Buffer Tank for 5.5 gpm?

I just got my first real machine today. I went for a 4gpm with 4000psi but ended up getting a 5.5gpm with 3000psi. The people at the shop said that a tank wont be necessary unless Im dealing with well water. Is this the case? I was under the impression that anything over 4gpm needed a buffer. Can I run a 5.5 straight from a house without starving the pump?

Just go ahead and get one. You’ll want to upgrade sometime. It just depends on the water supply in your area. Shoot, sometimes I think some houses around here will keep up with my 8gpm

Its best to have one even on a 4gpm. Even if most of the house in your area run 6 plus gpm from the spigot, that one house that doesnt will burn your pump. You really only need a 50 gall buffer for a 5.5 at least in my area.

1 Like

…until someone decides to take a shower or run the washing machine…

Best to have the tank. Run your unloader bypass back to the tank and you’ll always have cold water running through the pump. It’ll last a lot longer and you don’t have to be anxious when you’re off the trigger for a few minutes.

50-60 gallons should be plenty of capacity.

1 Like

I am debating between a 65gal leg tank from TSC or a used 135gal. The 65 is preferred because of its size, would most people say 65gal is enough for a 2500 5.5gpm machine? This is my first trailer build and I can’t tell you the water flow in my area because I don’t know.

Thanks for the input!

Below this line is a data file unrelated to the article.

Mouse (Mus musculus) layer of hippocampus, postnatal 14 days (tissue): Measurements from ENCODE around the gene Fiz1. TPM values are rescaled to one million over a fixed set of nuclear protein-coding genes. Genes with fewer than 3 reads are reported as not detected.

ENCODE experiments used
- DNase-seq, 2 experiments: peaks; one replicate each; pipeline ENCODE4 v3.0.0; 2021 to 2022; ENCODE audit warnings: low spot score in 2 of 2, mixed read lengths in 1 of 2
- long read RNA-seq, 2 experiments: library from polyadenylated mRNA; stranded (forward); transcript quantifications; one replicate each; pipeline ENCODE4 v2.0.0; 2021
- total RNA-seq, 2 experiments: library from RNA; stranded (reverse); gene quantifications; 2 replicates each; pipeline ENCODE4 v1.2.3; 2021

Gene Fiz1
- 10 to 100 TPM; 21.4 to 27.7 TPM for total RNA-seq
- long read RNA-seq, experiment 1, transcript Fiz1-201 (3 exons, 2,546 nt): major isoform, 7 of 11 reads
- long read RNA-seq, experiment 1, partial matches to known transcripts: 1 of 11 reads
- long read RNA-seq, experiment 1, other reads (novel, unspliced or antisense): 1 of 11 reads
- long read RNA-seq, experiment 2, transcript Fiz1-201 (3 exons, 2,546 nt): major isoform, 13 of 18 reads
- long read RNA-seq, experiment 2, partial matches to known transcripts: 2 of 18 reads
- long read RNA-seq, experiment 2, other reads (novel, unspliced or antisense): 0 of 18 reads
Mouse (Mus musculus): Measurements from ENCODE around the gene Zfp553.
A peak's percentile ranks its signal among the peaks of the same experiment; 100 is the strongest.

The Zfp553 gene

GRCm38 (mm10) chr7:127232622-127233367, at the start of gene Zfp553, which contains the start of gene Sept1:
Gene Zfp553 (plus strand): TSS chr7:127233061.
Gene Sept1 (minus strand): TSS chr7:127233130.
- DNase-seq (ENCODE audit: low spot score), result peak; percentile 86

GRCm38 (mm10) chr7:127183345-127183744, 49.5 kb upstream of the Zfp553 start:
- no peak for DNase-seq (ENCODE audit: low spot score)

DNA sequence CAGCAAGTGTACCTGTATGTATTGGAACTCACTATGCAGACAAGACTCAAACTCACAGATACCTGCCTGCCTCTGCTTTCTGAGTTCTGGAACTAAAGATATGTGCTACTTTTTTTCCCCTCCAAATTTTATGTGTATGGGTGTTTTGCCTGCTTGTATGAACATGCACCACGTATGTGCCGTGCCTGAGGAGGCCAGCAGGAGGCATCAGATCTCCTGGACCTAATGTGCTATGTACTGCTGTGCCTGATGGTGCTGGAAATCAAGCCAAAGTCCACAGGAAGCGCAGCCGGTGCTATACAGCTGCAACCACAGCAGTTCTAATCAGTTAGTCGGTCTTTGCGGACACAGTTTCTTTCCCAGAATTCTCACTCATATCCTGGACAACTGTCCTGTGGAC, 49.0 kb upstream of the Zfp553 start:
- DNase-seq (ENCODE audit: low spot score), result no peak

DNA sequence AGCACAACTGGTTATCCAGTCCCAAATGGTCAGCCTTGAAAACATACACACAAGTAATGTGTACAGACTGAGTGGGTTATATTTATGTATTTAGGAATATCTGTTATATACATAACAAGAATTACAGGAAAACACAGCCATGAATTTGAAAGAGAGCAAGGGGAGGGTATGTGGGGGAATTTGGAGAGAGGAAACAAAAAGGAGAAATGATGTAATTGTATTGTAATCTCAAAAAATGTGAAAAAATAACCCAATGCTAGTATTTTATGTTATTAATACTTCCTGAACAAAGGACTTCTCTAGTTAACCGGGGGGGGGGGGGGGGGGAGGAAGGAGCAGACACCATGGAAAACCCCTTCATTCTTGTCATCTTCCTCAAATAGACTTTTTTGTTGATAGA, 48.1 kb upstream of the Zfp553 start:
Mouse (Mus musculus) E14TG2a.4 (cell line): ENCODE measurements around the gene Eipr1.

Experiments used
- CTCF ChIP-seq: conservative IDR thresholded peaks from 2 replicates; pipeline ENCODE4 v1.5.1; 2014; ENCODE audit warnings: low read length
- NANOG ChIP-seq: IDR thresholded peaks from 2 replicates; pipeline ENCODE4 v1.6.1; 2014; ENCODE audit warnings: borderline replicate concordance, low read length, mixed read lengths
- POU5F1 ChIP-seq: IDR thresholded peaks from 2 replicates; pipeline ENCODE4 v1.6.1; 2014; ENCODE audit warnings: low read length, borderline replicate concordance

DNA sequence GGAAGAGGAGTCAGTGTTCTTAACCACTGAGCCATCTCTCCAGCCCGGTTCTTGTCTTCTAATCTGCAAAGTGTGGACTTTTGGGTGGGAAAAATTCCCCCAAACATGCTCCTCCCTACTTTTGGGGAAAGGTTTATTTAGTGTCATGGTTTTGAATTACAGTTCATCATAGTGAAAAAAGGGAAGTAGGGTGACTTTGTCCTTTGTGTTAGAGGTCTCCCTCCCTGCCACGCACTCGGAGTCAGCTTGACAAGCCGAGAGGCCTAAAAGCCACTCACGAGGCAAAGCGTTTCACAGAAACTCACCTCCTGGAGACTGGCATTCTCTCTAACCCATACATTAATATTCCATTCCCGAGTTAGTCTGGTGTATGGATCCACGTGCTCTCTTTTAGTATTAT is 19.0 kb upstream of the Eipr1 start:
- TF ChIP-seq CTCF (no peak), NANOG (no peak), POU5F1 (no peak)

1 Like

I would go with the 135

65 is perfect. I run 2 8gpm machines on each truck and my biggest tank is 125 gallons. One is only 65 gallons.

2 Likes

I think it depends a lot on how many customers will be on well water, and how many on municipal supply. But most wells will keep up enough for house washing with a 5.5 machine.

If you were anticipating doing a lot of flatwork (which I’m guessing you’re not because of your choice of PW’er) on wells, I would go for the larger tank.

But if you guess that 50% or more of your customers will be on municipal supply, and you’ll really only be doing house washes, go with the smaller tank.

@Innocentbystander has the relatively unique situation where he can hook up to a fire hydrant at all the properties he services. It’s honestly not realistic for most guys to try and run 16gpm off a 65 gallon tank :face_with_monocle:

4 Likes

Thanks all.

I’m hoping I can do flat work as well. Let’s say atleast 50% is in municipal and 50% is flatwork, assuming it works out for me. You’d go with the 135?

I’m finishing my pick up (for now) build and went with a 35 gallon tank for a 5.5 2500 machine. I tested the flow out of the tank and got 5 gallons in just over a minute. Did the same test with just the garden hose and the results were about the same.

Am I asking for trouble here or is this adequate water supply?

I’ve read the belt fed machines will pull water from the tank. Is there enough pull to compensate for the flow being slightly below 5 GPM?

I’m also working on the plumbing for the bypass back into the tank.

Thanks!

35 gallons is on the smaller side for a 5.5 machine. Not every spigot you hook up to will be giving you 5 gpm. Some will only put out 2.5. Really depends on whether the majority of your jobs will be on town water or not. But even then, differences in plumbing and elevation can cause a shortage of flow.

Since you’ve already got the tank, you could give it a shot for awhile and see how it goes. Just keep an eye on it.

1 Like

Thanks! I will do that. I’m kicking myself for not getting the 65.

Wow, really? I have 225 gal for smaller machines and feel like there are times we run through water on flat work jobs. Any advice on how you make that work? Seems like I am missing something.

@mikehallyall

1 Like

I never once saw my 55 get below 2/3 with flatwork and my 5.5. Then again nobody is on well here so…